May 21, 2024

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CRA says better be working from home to claim home-office expenses

Jamie Golombek: A visiting nurse who kept a home office argued he should be able to claim office expenses, but CRA, judge disagreed

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If you’re an employee who’s in the process of preparing their 2023 tax return, you’ll no doubt soon come to realize that there’s not much tax planning we can do to reduce the tax payable on our employment income, all of which appears on a T4 slip.

But if you do incur various expenses for which you aren’t reimbursed by your employer, including expenses for a home office, you may be able to claim a deduction on your return for such expenses.

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Typical deductible employment expenses (if unreimbursed) can include: certain food, beverage and entertainment expenses; out-of-town lodging; parking; office supplies; allowable motor vehicle expenses; and even advertising and promotion expenses. Of course, to be entitled to deduct employment expenses, an employee needs to obtain a copy of a properly completed and signed Form T2200, Declaration of Conditions of Employment from their employer.

A tax case decided in March involved the deductibility of employment expenses, specifically, those related to the use of a home office and a motor vehicle. The taxpayer was appealing reassessments of his 2015, 2016, 2017 and 2018 taxation years in which the Canada Revenue Agency reduced or denied certain expenses claimed in each of those years.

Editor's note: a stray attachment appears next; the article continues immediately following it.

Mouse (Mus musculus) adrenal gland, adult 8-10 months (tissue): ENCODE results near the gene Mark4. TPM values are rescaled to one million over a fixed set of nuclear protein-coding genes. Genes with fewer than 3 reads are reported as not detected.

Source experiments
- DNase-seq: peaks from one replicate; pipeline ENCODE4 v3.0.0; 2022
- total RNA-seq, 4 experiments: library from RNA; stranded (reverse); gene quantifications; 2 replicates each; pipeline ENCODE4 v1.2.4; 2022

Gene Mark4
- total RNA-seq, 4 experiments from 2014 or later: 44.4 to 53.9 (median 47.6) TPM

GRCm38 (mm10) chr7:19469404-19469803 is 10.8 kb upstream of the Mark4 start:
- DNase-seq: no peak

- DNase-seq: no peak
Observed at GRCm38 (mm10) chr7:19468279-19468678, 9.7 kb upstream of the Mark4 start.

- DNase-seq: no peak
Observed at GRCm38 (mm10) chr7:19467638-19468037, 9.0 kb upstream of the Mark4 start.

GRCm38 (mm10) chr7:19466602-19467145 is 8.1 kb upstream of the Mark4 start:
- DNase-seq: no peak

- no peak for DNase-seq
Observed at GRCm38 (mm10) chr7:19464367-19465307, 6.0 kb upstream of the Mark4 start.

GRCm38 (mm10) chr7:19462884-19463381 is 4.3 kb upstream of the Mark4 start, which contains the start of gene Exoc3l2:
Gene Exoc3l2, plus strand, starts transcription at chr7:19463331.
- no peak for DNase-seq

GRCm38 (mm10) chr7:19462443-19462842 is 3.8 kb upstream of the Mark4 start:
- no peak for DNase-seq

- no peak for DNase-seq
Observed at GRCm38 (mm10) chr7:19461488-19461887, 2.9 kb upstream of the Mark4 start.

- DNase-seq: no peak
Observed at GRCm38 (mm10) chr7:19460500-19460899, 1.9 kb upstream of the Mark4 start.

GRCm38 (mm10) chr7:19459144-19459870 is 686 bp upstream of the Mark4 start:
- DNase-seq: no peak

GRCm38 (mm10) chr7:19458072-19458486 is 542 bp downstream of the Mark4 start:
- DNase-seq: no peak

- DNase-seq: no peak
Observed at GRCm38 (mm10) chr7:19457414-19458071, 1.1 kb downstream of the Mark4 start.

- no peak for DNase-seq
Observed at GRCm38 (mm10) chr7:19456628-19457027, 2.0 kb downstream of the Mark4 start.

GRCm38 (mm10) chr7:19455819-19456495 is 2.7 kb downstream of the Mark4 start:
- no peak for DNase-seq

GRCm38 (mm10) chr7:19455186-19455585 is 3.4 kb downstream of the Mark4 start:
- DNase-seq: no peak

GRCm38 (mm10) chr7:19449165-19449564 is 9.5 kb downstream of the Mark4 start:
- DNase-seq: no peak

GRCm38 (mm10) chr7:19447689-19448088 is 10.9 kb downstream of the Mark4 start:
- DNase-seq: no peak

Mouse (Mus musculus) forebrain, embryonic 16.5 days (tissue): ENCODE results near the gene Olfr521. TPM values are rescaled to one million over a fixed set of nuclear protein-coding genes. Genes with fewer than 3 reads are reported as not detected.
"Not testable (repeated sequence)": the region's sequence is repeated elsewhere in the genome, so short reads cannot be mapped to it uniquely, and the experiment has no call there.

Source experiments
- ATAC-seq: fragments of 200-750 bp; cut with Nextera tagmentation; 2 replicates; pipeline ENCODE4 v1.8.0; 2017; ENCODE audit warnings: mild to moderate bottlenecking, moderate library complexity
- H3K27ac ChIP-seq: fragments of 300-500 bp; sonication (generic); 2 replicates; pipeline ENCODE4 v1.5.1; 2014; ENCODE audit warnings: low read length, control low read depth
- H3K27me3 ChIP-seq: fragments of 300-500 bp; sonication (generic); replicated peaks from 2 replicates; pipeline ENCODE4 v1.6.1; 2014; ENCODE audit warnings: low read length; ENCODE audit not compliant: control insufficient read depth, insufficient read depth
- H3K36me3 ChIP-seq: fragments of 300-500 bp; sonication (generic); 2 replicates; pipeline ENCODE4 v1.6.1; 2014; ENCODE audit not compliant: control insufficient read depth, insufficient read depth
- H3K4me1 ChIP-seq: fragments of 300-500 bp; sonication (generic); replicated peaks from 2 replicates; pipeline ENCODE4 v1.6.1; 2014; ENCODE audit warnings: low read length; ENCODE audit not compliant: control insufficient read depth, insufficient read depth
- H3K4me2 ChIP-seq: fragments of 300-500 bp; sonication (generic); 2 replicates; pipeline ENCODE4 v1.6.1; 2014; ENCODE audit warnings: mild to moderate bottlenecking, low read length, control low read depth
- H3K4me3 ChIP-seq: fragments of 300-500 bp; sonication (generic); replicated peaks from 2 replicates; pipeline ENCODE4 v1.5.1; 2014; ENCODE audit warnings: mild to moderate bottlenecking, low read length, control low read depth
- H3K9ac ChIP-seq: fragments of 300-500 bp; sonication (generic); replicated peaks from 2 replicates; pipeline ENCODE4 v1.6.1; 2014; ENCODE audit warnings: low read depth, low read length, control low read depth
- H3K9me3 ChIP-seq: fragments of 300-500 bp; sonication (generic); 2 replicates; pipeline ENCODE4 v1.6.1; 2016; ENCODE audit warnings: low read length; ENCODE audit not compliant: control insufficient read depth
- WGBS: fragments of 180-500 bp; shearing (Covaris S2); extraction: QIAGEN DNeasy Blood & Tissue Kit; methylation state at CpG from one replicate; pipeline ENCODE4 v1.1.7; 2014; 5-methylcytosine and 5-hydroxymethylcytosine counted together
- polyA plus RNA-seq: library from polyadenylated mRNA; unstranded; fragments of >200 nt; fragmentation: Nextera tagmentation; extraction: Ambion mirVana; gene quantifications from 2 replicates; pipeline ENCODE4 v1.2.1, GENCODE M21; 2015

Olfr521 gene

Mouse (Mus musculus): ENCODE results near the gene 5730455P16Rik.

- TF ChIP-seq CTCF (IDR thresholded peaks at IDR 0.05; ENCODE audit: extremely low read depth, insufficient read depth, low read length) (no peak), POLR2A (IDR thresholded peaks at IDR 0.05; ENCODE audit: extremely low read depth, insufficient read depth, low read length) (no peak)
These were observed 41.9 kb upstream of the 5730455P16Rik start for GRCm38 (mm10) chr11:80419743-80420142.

The taxpayer, a visiting registered nurse, was simultaneously employed by four separate employers in 2015 and three separate employers in 2016, 2017 and 2018. His job was to provide nursing services to individuals in their own homes, or in a retirement or nursing home. During the tax years under review, he provided nursing services six days one week and four days the next week on a rotating basis. Each week included two or three seven-hour night shifts during which he was on standby for patients who required urgent care.

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The night before each workday, his employers would provide a schedule of the patients he was to visit the following day. The taxpayer estimated he visited between 10 and 30 patients during a day shift, and he worked an average of 40 to 45 hours per week, plus the two to three seven-hour night shifts.

Each employer paid the taxpayer a fixed amount for each patient visit, regardless of the nursing services provided. He travelled daily from his south-central Ontario community to visit patients in the Greater Toronto Area. As his various employers didn’t provide him with a place to work, he maintained a home office in his basement, with a fax machine and office supplies, where he held telephone consultations with other medical professionals (for example, doctors) regarding patients, stored medical supplies provided by his employers, and stored the medical records of patients under his care.

To support his claim for home office and vehicle expenses, he submitted copies of the T2200 forms issued by his various employers for each of the taxation years under review, which showed varying percentages of home-office use, from a low of 15 per cent for one employer and “up to 50 per cent” for another, depending on the tax year.